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The Quebec Parliament is pictured in Quebec City in 2014. CNS photo/Philippe Vaillancourt, Presence

Quebec appeals court rules euthanasia can proceed — for now

By  Alan Hustak, Catholic Register Special
  • December 10, 2015

MONTREAL - Euthanasia is now technically legal in Quebec following a Dec. 9 decision of the Quebec Court of Appeal. But whether that remains permanent is still a matter before the courts.

Quebec's appeal court ruled that the province's controversial Bill-52 can be implemented pending a decision by three judges following a Dec. 18 hearing.

They will hear a government appeal of a lower court ruling that last week granted an injunction to block the Dec. 10 implementation of the so-called "medical aid in dying" legislation.

Although Bill-52 is now technically the law in Quebec it appears unlikely that any doctor will cause a patient's death until the courts have made final rulings.

Quebec Justice Minister Stephanie Vallée said she hopes the appeal court will rule that Bill-52 can be "immediately adopted."

The government appeal arose after a judge granted an injunction on Dec. 1 to prevent the intentional death of patients who wanted to die until there was a resolution of an outstanding case before the Supreme Court of Canada.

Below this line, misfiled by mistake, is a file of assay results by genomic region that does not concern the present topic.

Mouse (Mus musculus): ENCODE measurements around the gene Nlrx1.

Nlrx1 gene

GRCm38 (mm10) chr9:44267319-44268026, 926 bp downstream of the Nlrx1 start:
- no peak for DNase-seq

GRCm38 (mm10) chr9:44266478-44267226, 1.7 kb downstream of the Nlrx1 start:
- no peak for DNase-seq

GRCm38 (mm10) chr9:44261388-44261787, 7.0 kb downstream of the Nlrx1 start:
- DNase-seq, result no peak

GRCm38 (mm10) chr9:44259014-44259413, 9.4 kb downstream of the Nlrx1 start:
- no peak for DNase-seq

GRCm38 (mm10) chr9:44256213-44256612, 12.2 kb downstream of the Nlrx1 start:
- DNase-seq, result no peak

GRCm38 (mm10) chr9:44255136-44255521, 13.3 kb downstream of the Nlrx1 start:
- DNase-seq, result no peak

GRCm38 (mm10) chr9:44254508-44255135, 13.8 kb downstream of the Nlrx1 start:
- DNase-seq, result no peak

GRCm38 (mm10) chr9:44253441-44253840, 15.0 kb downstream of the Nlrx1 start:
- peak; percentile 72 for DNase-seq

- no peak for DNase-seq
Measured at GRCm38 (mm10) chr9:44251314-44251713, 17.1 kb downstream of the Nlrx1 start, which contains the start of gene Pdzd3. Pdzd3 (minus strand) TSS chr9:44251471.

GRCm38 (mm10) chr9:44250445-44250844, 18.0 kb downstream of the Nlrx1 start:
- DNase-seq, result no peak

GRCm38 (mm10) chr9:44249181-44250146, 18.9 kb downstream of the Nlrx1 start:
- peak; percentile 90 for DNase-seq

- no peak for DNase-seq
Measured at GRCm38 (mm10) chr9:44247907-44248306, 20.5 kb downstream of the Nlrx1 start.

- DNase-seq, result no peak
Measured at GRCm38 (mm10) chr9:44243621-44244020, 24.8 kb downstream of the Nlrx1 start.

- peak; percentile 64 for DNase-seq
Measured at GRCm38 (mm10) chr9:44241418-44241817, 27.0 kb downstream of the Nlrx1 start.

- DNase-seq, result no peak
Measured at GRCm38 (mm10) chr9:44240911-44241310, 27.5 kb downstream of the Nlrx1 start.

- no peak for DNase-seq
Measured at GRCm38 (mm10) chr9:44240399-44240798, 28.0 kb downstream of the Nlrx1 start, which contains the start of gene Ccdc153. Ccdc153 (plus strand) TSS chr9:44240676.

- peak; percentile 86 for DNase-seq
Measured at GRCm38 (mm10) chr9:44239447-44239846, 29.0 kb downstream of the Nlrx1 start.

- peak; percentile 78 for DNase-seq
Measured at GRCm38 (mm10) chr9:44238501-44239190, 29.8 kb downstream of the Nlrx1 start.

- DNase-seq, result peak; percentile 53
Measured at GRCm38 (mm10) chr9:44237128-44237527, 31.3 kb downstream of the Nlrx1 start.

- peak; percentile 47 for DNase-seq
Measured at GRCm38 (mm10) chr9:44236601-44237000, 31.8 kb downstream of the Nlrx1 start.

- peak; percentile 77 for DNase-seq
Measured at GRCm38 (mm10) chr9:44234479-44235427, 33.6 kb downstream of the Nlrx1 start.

Doctor Paul Saba and his patient Lisa D'Amico convinced the court that Quebec's proposed law was incompatible with provisions of the Canadian criminal Code.

“Murder should remain a murder,” said D’Amico. “There's no reason why a physician could be allowed to kill a citizen that is sick.”

Government lawyers argued that a Supreme Court decision last February, which will make assisted suicide legal in Canada, made no mention of incompatibility and that, besides, Bill-52 is end of life health care, not a matter subject to the Criminal Code.

"The difference between Quebec and the other provinces is we have legislation that's very clear on the end of life care that is available here in Quebec, and of the choices that have been made by the MNAs here in the National Assembly," said Vallée. "There's been a broad consultation. There's been a lot of exchanges and reflection on end of life care, and we of all the provinces, have something."

When the Supreme Court struck down the federal law in February that classified physician-assisted death a crime, it gave the federal government until February 2016 to write a new law to specify how adults suffering from unbearable mental or physical pain could end their lives. Ottawa has requested a six-month extension, until Aug. 6, to draft that law. Meantime, it wants a moratorium on doctor-assisted death. Quebec, though, is seeking court consent to proceed immediately with its Bill-52, that would allow doctors to give lethal injections to qualified terminally ill patients.

Many doctors have said they will not risk becoming involved in patient assisted suicide while the matter is still before the courts because under current federal law they risk being prosecuted.

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